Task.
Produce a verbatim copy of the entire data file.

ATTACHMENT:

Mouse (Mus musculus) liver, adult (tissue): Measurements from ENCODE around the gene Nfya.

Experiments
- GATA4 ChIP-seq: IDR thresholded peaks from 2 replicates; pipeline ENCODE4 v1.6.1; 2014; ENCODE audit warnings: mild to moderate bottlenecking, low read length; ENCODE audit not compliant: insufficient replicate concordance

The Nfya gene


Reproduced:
Mouse (Mus musculus) liver, adult (tissue): Measurements from ENCODE around the gene Nfya.

Experiments
- GATA4 ChIP-seq: IDR thresholded peaks from 2 replicates; pipeline ENCODE4 v1.6.1; 2014; ENCODE audit warnings: mild to moderate bottlenecking, low read length; ENCODE audit not compliant: insufficient replicate concordance

The Nfya gene